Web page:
Time – raising, banking, dollars

I’ve been thinking about the concept and value of time, in relation to volunteer and community development initiatives. How does our feeling of a ‘lack of time’ impact on our decision to volunteer or not volunteer? Volunteering, in definition, is the act of donating ones time (and self – skills, personality, ideas etc) to a cause. While there are usually implicit and explicit benefits to volunteering (for example. networking opportunities, change to improve a skill, job reference etc), volunteering in definition is about giving ones time freely and without pay or compensation.
I’ve been thinking about this in relation to some other models of citizen engagement, where time is seen more of a valued ‘commodity’. Two examples to ponder. 1 – Framework Foundation has the Timeraiser event – I am a huge supporter of this organization and initiative, which is one of the most innovative initiatives that I have witnessed around volunteering. The Timeraiser is an awesome event – part volunteer fair, part art auction, where participants meet and match with non-profit agencies where they could potentially volunteer. The clincher is that participants bid for art, but not with money but with time. If they win the art auction, they can only receive their art piece when they have completed the time that they committed to.
2. The other example is the project of ‘timebanking’ which exists in USA and Europe, but I don’t believe in Canada. I don’t know a lot about this yet, but I want to read more. It’s interesting to note that I’ve been working in the field of volunteer management for over ten years and have read widely on volunteer practices, but haven’t come across this project of timebanking. I believe that is because it is seen as almost diametrically opposed to volunteering, where time is donated freely. Timebanking is a grassroots bartering system, where time (and skills) is a valued commodity and a medium of exchange between individuals in a community. Timebanking is really built on community development concepts, that every individuals has assets, that assets are far more than just money, and that sharing assets is the key to community building. I need to read more on this to understand.
Is traditional volunteering, the idea that we give freely of our time without the expectation of anything in return, coming to an end? And is this necessarily a bad thing? Has this traditional concept of volunteering led to exploitation, a hierarchical system of paid employees versus unpaid employees within the non-profit sector that works against goals of social justice? Perhaps its time that we look at other models of citizen engagement, one where time is truly valued.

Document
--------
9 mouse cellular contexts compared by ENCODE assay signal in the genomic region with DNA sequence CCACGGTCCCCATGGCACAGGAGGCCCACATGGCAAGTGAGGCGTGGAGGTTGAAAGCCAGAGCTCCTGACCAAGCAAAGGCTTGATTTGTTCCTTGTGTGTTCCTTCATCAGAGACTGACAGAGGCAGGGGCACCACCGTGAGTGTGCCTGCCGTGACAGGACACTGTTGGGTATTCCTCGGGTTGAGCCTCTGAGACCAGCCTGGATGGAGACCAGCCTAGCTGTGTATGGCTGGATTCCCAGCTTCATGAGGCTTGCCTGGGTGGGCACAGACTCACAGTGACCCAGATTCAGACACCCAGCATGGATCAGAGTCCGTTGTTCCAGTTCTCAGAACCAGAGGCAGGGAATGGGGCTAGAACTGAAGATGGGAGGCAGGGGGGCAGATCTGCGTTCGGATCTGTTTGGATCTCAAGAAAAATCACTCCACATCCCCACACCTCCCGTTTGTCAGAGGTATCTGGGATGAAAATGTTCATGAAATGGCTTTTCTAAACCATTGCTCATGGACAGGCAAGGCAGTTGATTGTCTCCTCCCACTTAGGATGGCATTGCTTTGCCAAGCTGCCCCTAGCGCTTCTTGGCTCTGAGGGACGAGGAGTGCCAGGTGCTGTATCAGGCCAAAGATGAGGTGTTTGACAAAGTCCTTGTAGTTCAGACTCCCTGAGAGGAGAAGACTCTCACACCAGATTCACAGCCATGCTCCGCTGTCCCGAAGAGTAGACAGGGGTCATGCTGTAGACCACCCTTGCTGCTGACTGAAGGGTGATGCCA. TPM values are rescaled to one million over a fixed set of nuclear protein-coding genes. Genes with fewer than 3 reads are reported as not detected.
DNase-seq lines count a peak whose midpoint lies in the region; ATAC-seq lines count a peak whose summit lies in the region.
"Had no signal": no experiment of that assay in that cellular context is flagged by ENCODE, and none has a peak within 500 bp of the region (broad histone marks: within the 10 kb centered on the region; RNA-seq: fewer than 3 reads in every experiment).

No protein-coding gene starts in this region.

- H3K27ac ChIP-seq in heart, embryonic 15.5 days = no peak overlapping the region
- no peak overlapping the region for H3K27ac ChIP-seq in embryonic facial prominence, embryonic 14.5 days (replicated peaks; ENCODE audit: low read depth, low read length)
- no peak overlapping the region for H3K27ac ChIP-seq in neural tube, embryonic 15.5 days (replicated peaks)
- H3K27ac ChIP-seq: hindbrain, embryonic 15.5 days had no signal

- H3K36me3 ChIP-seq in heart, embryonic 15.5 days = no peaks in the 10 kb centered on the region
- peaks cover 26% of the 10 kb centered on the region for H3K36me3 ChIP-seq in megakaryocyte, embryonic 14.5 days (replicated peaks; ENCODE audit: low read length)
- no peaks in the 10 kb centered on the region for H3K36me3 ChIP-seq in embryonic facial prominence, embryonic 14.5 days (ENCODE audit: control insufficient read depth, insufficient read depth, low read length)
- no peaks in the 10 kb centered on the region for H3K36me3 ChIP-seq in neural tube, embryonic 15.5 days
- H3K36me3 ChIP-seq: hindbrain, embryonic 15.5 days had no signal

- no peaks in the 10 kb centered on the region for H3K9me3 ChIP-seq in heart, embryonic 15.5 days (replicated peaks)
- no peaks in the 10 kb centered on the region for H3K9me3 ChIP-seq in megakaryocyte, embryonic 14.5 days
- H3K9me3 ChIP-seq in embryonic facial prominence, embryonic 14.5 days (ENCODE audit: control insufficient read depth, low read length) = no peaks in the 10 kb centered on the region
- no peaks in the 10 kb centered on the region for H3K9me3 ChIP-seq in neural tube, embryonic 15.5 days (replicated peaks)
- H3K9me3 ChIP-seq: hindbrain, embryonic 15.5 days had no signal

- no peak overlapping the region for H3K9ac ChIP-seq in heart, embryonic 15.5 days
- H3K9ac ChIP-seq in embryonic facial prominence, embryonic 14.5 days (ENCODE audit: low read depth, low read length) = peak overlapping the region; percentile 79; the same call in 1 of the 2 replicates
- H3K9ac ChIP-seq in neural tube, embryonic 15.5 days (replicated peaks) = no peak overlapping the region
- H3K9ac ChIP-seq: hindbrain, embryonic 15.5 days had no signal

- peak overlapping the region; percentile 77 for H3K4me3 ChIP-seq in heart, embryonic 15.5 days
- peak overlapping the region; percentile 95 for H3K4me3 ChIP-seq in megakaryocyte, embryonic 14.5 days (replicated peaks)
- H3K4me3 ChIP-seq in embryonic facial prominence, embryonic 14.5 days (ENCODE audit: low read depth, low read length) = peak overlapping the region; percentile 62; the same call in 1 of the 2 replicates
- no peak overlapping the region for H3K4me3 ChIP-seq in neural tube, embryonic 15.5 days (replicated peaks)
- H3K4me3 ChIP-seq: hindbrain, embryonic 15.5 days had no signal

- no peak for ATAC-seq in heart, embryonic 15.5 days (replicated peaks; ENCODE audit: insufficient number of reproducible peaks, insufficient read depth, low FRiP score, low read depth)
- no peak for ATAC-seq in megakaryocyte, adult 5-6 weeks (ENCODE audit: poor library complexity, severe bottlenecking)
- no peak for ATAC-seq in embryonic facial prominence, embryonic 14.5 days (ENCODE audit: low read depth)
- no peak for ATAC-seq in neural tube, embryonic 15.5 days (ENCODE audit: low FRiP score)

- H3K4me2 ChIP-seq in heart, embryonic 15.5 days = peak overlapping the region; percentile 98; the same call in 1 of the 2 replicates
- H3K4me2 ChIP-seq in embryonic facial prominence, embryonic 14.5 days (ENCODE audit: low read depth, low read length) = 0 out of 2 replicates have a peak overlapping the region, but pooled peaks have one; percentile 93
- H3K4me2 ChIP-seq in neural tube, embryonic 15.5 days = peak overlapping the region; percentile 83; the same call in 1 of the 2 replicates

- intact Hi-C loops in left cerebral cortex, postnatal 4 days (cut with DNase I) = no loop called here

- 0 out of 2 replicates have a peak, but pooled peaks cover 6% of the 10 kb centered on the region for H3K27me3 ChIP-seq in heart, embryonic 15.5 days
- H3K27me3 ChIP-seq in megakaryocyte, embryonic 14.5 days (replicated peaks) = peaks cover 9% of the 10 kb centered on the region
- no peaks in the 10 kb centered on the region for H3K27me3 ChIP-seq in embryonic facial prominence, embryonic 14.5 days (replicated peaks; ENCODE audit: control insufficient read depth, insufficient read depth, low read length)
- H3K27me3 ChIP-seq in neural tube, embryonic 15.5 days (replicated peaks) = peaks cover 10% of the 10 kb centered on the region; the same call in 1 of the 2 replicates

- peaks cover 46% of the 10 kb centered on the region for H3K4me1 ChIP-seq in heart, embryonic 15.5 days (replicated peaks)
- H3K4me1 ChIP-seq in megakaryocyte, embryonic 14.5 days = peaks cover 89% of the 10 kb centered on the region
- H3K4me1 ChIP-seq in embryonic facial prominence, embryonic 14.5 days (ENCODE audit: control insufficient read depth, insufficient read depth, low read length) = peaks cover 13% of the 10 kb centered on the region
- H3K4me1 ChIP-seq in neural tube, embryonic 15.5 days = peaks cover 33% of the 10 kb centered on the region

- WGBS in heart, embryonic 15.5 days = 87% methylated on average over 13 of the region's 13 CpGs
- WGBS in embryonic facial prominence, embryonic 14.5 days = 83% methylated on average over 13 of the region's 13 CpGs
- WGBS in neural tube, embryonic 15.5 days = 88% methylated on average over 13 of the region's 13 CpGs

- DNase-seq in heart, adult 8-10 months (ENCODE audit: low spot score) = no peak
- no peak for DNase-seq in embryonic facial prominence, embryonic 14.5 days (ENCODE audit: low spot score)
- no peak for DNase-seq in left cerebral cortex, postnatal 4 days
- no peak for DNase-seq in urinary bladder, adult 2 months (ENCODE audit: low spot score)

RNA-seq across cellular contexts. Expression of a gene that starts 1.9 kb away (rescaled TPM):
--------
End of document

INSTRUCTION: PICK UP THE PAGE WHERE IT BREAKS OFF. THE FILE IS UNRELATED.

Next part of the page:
Volunteers – as agents of innovation…

I just read the book “The Power of Why” by Amanda Lang, which was a very accessible read about innovation. I have been interested in the topic of innovation for awhile now, especially as it relates to the non-profit sector. Of course, in this book, all of the examples of innovation was within the for-profit sector, where companies are investing time and resources into improving their business to make more money. The examples are fascinating and it is an excellent read.
Lang investigates the question: what are the factors that make someone innovative? One of the key factors, that Lang points out to in her book and I have read in other books, is having an ‘outsiders perspective’. The advantage of the ‘outsider’ is that they see with ‘fresh eyes’, and they are not afraid to ask new questions or try out new ideas. The ‘outsider’ is more likely to be a risk-taker and therefore an innovator, because they aren’t personally invested in keeping the status quo. They aren’t afraid of change.
When I think about this in the non-profit context, volunteers are the perfect ‘outsiders’ and potential innovators. They are often more outsiders to an organization than the paid staff, and they aren’t as invested in keeping the status quo. Volunteers come to volunteering from different backgrounds and experiences, and volunteering is usually a small (but critical) part of their life, integrated with their other elements of life. The fact that volunteers aren’t on payroll is critical and an opportunity for innovation – they are not afraid of change in the way that paid staff may be. Paid staff rely on their jobs for their livelihood, and therefore, there is good reason to be afraid of change.
My questions that I am grappling with are: what role can volunteers play in non-profit organizations, as agents of innovation? What practices do non-profit organizations need to adopt in order to allow for innovation to happen? What examples of innovation exist in the non-profit sector (I’m especially interested in Toronto, Canada, because I understand the structural context that non-profits are in here) and what are the conditions that made this innovation possible?
I would love to find and document an example (or even examples) of a volunteer who was critical in innovative change within the non-profit sector. Innovation doesn’t need to be a major overhaul, but often the most innovative change is a small but critical change, that makes a major impact.